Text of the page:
Saturday, October 21, 2017

The Art of Bruce Brayton

Bruce Brayton with "Jackpot"

I wasn't in on the conversation when Robert threw down the gauntlet to a group of art-loving friends from Sarasota. "There's art in Arcadia," he purportedly proclaimed. "Would you be willing to make the drive to visit an artist's studio?"  The response was yes, but I can only guess there might have been some trepidation. Art in Arcadia?

Happily, I joined the Museums, Galleries and More Meet Up Group before their trek to visit Bruce Brayton's studio. A retired auto mechanic and machinist, the self-trained artist seems to have never met an art form he's not willing to try. When we stepped through his Pollock-like front door, there were sculptures and paintings everywhere.

"Second Violin"
A violin captured my attention. "What's the story with this?" I asked. Bruce said the piece was named "Second Violin" (pun intended). He explained the sculpture is made of aluminum and that it can actually be played. In fact, two professionals had played it in the past after tuning it to their own instruments.

I was surprised to learn one of these musicians was Janita Hauk, the Charlotte Symphony Orchestra's former maestro. To her ear, Bruce's creation didn't sound as nice and sweet as a wooden violin, but it was more than satisfactory. She ventured that the main thing the violin needed was some kind of amplification. Her opinions were shared by a bluegrass fiddler. Interesting.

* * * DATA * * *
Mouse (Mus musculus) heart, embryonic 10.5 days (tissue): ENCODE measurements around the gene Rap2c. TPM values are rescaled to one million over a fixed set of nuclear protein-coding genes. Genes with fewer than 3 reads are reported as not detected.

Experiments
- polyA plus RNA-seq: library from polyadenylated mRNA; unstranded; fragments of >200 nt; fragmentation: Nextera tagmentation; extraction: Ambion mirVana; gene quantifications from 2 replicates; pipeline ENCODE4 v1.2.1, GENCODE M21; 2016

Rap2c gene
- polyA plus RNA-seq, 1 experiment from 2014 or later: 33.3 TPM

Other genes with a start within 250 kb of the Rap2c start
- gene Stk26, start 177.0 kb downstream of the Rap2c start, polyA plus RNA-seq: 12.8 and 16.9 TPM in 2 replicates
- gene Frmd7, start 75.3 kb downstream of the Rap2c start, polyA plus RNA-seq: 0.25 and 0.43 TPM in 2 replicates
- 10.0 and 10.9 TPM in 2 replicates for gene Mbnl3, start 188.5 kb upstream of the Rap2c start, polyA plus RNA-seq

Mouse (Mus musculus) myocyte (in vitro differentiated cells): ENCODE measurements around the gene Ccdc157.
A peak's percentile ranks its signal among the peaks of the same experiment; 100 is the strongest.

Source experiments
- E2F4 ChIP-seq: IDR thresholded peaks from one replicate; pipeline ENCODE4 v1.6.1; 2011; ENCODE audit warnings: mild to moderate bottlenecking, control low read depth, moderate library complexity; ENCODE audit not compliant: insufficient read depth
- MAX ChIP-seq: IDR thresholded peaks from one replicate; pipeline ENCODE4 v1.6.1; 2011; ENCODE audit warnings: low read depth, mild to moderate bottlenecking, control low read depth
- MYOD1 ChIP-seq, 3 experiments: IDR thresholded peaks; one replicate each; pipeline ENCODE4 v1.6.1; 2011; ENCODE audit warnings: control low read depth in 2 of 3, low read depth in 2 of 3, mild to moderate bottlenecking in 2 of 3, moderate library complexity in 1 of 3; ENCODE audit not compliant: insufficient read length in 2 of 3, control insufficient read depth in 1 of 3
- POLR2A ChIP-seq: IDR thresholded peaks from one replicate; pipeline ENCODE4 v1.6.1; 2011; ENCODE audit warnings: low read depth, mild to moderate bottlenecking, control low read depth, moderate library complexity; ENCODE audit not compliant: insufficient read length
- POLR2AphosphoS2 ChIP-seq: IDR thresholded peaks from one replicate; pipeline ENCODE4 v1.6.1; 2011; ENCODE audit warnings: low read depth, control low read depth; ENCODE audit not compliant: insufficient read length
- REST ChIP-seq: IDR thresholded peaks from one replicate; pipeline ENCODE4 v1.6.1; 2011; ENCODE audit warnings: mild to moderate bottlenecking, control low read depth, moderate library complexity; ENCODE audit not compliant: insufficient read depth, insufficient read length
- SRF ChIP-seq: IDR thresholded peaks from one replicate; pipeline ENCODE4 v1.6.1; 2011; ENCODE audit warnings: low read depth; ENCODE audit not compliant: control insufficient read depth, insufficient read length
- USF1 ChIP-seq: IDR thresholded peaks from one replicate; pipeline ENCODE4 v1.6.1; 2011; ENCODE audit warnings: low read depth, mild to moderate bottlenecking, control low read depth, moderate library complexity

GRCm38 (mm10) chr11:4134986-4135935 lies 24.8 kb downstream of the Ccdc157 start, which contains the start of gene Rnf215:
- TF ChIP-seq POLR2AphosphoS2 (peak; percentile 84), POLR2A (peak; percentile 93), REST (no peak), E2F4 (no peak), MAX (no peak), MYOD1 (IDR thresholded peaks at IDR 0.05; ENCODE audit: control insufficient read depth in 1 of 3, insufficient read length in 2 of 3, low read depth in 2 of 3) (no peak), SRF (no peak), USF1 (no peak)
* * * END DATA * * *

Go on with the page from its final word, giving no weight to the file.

Then we noticed a marble sculpture of two hands. It's an homage to Michelangelo's "The Creation of Adam." Unlike Michelangelo, Bruce used power tools to carve the sculpture. "I figure he would have used them if he had them," he posited.

"Creation of Adam" 
Like many of the materials Bruce uses, the marble wasn't originally intended to be used by an artist. I wasn't aware of the VA's policy of making headstones for eligible deceased veterans. In this case, the family elected to go with something more elaborate. The already engraved headstone ended up in Bruce's studio. I suspect the fallen soldier wouldn't mind that his name was ground off in the process of Bruce creating his work.

"Jackpot" (shown above) is also made of repurposed materials. The stainless steel rings were given to Bruce by a friend who works for a Texas oil company. The medium-size rings go for $300 a pop, but were no longer of use to the business. Bruce laughingly said it took him seven years and three days to make "Jackpot." It turns out he owned the rings for seven years before he came up with an idea how to use them.

In case you're thinking Bruce's work is limited to sculpture, think again. Paintings adorn his walls, including this Dali-esque "Self-Portrait with Open Mind." You can actually see the wheels turning in his head. Bruce declined to provide an explanation of this work.

Bruce held back the sculpture that was the group's collective favorite until the end -- the stainless steel "Bourree." When asked what inspired him to create the ballerina, he confessed to having been to the ballet once. "I couldn't believe how long they stand on their toes and hop around," he said. The dancers' athleticism clearly made an impact.

Side view of "Bourree" 
The dancer's body is modeled after a Mr.Thrifty skeleton that Bruce picked up along the way. It has received a thumb's up from several medical professionals. Each eyelash was painstakingly cut out and curled. The pose is taken from a picture in Suki Schorer's "Balanchine Technique," a text recommended to Bruce by the Sarasota Ballet.

Taking off his hat to reveal his bald head, he admits to having been stumped by the dancer's bun. His tutor on this point was a neighbor girl who gamely swept her hair into a nest atop her head. In Bruce's recreation, there are even stainless steel bobby pins to hold the bun in place.

Our outing to Bruce's studio was surprising and fun. And the next time the question comes up, we can now all say with authority that yes, there is art in Arcadia.

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